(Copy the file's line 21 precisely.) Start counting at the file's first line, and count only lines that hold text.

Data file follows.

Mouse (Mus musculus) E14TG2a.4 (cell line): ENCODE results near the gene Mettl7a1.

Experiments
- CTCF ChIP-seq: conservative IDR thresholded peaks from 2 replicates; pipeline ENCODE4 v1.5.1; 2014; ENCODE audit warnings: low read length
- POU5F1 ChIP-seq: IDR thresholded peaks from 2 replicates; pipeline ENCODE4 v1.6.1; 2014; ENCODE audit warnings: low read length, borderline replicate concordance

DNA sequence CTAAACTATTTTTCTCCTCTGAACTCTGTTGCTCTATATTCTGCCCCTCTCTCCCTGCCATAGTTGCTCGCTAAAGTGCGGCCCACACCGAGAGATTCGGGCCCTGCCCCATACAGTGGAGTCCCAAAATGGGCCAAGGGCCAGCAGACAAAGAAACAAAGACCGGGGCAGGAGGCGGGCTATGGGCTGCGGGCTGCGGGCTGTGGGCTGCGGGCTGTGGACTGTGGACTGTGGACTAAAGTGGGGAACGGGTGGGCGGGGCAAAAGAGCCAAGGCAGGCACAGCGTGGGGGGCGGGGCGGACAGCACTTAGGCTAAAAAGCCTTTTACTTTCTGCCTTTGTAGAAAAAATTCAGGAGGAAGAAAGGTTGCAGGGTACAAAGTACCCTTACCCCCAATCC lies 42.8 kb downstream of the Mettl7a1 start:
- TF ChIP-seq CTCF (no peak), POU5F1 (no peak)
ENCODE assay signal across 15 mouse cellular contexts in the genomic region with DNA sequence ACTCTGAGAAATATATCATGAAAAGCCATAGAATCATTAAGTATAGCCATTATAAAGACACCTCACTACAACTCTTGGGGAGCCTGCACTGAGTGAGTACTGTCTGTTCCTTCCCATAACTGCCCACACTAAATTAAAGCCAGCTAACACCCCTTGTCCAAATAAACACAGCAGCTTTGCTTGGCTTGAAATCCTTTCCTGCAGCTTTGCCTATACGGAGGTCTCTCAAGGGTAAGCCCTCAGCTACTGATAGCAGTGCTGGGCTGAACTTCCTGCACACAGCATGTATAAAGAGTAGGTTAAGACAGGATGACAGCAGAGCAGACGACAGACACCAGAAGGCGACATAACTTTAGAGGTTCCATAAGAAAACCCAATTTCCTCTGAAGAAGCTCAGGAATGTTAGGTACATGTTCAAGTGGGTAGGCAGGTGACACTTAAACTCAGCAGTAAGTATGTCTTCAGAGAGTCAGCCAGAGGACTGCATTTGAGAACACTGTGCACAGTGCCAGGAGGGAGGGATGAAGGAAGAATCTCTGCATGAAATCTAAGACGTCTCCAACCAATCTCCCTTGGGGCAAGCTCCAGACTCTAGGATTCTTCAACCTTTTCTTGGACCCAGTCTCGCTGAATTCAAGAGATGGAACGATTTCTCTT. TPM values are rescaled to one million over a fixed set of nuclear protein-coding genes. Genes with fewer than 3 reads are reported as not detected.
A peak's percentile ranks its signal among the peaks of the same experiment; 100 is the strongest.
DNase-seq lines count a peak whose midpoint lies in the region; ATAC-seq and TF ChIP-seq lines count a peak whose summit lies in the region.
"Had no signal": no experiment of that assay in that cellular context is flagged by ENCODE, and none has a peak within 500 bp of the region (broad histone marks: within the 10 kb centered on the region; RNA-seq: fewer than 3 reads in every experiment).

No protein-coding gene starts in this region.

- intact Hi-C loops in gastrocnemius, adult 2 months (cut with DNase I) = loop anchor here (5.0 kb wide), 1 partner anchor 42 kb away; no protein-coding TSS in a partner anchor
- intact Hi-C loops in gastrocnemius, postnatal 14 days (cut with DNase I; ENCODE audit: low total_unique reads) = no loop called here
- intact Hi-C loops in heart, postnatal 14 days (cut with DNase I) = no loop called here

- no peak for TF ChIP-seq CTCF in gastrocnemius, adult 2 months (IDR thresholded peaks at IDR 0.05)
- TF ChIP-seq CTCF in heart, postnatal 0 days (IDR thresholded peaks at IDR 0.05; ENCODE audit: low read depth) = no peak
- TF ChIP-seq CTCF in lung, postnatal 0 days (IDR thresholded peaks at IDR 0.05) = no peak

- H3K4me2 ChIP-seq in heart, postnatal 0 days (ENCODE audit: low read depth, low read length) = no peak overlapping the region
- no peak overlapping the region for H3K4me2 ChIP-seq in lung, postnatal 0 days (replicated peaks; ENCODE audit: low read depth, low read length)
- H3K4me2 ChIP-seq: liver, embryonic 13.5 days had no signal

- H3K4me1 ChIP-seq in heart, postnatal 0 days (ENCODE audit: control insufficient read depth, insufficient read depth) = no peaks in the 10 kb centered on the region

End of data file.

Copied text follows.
- H3K4me1 ChIP-seq in heart, postnatal 0 days (ENCODE audit: control insufficient read depth, insufficient read depth) = no peaks in the 10 kb centered on the region